On July 26, 2006, Michael R. Martin was booked into Colorado’s Adams County Detention Facility (ACDF). He was on a high dosage of Xanax for anxiety attacks and, during booking, he warned two nurses that his doctor said that abruptly discontinuing the medication could have serious, negative medical consequences.
ACDF terminated Martin’s Xanax, however, and he “predictably began to experience withdrawal symptoms” almost immediately. He reported symptoms of agitation, jitteriness and increased anxiety and nervousness, but ACDF staff did nothing. As his symptoms worsened, “Martin began feeling extremely nauseous, experiencing panic attacks and the in-ability to eat or drink.” Martin repeatedly told ACDF staff that he was suffering severe withdrawal symptoms over the course of several hours.
As Martin’s nausea became more acute, he began experiencing vomiting and diarrhea. He “began overheating and his skin turned a very noticeable bright red color.” He began hallucinating and lost track of time.
On July 28, 2006, Martin attempted to write a medical kite, but wrote only “gibberish.” Seeing Nurse Tammy Beard nearby, Martin called out, “Help me, help me.” He fell and “began uncontrollably shaking and spitting fluid and blood out of his mouth.”
Beard knew Martin was actively seizing and several prisoners began yelling “seizure” to get additional staff assistance. Four or five guards responded, and Beard told them Martin was having a seizure.
Martin was seizing so violently that Beard put a blanket between his head and the floor so he wouldn’t hurt himself more. Guard David Morrow and others began yelling repeatedly “stop resisting” despite being fully aware that he “was seizing and experiencing a medical emergency.” When Martin did not – and could not – respond, guards Joseph McMullen, Gregory Gillett, Daniel Seier, Kevin Trimble and Morrow forcibly restrained Martin.
Morrow continued to yell “stop moving” and forced Martin onto his stomach so he was lying face down, in order to pin him. Seier, Trimble and Gillett held Martin’s legs while Morrow and McMullen held his arms.
McMullen attempted to handcuff Martin during the seizure. When he couldn’t, Morrow pulled his Taser and administered two electroshocks to Martin’s back, between his shoulder blades. Martin was still in the throes of a seizure when he was tased.
Martin lost control of his bowel function and was rendered unconscious. He remained in a coma-like state for ap-proximately 2-5 hours. When Martin regained consciousness he was disoriented, “experienced an explosive pain emanating from between his shoulder blades, as well as pain in his spine, neck, ribs, hips and knee. He was unable to speak and observed bruising all over his body.” The Taser prongs had to be “surgically removed from his back, leaving several large wounds between his shoulder blades.”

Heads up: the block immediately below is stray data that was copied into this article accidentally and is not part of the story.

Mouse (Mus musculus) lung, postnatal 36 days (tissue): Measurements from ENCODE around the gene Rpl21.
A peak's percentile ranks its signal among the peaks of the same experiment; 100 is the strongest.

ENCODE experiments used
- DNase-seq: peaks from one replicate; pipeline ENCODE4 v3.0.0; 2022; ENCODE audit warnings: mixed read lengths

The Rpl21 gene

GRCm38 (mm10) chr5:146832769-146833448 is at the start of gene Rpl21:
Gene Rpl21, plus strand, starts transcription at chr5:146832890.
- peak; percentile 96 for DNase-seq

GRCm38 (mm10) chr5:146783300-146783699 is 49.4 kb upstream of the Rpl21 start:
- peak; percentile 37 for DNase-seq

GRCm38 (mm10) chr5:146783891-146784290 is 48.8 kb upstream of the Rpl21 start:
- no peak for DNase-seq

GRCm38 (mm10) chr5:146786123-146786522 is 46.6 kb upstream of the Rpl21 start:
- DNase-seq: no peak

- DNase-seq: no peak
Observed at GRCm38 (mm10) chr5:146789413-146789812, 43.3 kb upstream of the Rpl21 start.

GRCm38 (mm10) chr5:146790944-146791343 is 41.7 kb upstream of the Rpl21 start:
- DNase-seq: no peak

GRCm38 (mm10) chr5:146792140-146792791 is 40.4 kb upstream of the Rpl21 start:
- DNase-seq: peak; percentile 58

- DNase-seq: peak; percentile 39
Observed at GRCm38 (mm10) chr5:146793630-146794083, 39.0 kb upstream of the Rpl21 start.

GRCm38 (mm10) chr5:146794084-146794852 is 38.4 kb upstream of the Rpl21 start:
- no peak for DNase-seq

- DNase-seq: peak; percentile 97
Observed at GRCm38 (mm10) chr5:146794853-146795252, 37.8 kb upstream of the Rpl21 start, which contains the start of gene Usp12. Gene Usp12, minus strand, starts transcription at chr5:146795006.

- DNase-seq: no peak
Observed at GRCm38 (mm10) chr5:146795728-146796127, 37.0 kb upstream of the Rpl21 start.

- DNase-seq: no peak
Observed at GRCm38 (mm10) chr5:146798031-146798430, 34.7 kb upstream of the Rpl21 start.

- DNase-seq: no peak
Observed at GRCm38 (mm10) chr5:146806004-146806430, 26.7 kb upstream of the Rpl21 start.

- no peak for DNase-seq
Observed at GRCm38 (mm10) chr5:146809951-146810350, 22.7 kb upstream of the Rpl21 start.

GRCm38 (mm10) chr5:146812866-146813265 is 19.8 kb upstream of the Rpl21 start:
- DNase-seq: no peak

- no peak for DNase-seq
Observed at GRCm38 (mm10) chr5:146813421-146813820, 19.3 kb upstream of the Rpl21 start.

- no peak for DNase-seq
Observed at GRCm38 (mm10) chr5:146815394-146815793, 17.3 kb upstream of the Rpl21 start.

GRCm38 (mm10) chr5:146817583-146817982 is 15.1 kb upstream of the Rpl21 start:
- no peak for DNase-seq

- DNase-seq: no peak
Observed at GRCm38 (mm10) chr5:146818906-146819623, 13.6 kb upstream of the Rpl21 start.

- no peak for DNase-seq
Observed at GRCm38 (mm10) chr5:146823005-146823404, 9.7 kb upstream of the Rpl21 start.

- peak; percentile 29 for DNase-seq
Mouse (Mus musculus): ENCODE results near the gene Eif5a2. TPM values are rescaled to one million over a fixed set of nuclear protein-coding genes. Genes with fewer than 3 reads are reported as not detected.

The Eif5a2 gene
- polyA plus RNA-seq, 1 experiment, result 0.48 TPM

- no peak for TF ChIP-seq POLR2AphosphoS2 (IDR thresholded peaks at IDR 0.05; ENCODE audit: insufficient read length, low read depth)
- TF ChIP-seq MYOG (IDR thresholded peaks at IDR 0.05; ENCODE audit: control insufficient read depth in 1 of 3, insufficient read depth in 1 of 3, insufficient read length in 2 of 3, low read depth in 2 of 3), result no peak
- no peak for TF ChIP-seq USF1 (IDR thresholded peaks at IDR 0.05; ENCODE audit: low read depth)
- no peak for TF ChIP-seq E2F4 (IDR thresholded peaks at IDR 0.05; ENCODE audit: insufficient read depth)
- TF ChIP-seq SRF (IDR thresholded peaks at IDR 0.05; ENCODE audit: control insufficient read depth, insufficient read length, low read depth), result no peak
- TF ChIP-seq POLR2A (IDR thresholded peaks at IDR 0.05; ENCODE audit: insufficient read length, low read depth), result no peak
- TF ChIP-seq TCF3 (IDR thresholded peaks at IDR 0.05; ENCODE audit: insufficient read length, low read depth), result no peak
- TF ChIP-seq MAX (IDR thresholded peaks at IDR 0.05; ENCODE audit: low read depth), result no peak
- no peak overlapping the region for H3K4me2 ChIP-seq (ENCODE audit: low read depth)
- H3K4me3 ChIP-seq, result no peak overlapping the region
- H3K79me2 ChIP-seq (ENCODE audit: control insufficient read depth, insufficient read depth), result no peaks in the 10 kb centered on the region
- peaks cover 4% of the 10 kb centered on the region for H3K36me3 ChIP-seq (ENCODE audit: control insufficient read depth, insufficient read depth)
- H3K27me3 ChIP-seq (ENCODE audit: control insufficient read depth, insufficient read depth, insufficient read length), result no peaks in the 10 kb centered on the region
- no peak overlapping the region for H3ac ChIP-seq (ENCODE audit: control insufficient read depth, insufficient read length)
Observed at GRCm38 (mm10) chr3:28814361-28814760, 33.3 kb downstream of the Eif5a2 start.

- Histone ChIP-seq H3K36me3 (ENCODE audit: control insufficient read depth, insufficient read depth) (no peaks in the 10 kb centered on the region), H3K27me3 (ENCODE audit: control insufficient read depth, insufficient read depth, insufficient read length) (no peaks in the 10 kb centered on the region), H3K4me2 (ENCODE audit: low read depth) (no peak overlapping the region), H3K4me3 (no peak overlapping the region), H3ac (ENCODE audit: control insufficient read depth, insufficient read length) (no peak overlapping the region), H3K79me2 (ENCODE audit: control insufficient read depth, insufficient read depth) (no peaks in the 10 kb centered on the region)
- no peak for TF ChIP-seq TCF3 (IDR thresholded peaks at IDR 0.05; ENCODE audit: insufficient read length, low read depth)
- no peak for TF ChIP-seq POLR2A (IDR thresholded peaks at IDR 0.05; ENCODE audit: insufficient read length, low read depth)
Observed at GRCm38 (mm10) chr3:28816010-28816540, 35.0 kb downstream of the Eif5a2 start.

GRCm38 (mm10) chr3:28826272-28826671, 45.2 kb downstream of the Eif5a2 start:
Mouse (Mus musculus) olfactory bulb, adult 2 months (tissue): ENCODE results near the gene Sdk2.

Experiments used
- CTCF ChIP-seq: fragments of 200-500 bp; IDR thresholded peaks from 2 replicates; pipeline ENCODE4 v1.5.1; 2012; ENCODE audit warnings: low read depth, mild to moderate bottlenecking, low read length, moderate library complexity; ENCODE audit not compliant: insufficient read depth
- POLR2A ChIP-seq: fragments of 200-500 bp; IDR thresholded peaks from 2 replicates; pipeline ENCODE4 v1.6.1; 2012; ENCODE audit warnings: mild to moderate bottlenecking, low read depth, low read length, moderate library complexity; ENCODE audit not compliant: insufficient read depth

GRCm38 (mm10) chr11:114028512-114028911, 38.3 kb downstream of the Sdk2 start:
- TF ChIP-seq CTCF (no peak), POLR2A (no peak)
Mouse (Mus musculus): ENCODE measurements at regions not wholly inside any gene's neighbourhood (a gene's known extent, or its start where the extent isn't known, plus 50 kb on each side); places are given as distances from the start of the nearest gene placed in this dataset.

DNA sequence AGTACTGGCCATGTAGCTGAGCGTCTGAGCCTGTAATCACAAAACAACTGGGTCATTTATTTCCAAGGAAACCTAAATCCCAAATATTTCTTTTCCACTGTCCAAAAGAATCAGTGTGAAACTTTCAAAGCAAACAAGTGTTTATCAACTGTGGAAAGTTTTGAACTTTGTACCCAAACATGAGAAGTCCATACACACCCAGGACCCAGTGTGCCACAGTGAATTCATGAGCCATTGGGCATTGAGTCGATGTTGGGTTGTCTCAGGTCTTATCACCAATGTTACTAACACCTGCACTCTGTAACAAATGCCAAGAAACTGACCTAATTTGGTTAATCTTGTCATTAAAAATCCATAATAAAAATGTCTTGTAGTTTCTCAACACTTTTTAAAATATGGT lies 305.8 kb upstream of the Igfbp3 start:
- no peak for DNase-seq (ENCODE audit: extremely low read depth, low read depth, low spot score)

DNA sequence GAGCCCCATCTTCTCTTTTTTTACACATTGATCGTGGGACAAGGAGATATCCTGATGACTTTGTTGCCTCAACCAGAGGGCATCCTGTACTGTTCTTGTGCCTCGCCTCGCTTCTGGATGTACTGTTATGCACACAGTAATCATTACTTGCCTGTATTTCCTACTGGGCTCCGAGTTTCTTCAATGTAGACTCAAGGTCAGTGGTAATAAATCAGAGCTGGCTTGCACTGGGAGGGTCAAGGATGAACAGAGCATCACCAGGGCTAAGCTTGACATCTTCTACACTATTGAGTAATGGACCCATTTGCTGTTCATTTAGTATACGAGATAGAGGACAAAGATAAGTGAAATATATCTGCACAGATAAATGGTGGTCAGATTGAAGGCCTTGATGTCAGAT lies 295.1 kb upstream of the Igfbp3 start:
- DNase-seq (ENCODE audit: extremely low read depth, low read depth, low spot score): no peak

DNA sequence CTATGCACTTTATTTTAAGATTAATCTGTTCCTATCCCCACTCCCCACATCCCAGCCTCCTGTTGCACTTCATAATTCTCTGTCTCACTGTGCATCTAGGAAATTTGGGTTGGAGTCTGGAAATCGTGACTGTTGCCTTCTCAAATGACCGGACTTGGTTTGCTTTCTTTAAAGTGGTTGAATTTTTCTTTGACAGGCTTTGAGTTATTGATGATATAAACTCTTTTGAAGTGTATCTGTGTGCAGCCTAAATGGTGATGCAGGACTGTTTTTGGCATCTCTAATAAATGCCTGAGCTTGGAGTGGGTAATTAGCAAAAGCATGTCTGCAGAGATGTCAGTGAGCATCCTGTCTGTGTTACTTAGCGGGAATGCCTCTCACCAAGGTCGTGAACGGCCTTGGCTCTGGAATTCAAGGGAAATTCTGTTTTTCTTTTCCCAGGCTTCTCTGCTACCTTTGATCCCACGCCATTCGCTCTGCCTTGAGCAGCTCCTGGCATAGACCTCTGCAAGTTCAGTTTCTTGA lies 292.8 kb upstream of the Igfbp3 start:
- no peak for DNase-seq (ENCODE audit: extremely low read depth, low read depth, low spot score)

For several weeks, Martin experienced “sharp ringing in his ears, blurred vision, headaches, numbness in his extremities, slurred speech, memory loss, numbness in his face and tongue, nightmares, lack of an ability to concentrate and continued pain in his back, shoulders and spine.” Two years later, Martin still suffered from “severe headaches and such severe back pain that he often has to change his gait … to reduce the pain.” He still suffers ringing in the ears, impaired sight, “severe and lasting memory loss, an inability to concentrate, speech problems and overall impaired mental processes.” He stutters and has “difficulties with elementary spelling and grammar.” He has become significantly withdrawn, tense, and depressed, and suffers self-esteem problems as a result of the incident.
On December 9, 2008, Martin brought suit in federal court. He filed an amended complaint on February 13, 2009, alleging deficient medical care and excessive force claims. Within two months, Defendants settled the case “solely for the purpose of avoiding the burden and expense of further litigation.” Defendants refused to admit liability but paid Mar-tin $116,731.73 in damages and $83,268.27 in attorney’s fees. They also agreed to mandatory training for all correc-tions staff in: (1) “recognition of and appropriate action to take in response to symptoms of chemical withdrawal, up to and including seizure”; and (2) “appropriate use of Tasers and dangers associated with the use of Tasers.” See: Martin v. Adams County Bd. Of Commns., USDC No. 08-CV-01585-REB-BNB (D. Co. 2009).
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Related legal case
Martin v. Adams County Bd. Of Commns.
|USDC No. 08-CV-01585-REB-BNB (D. Co. 2009)
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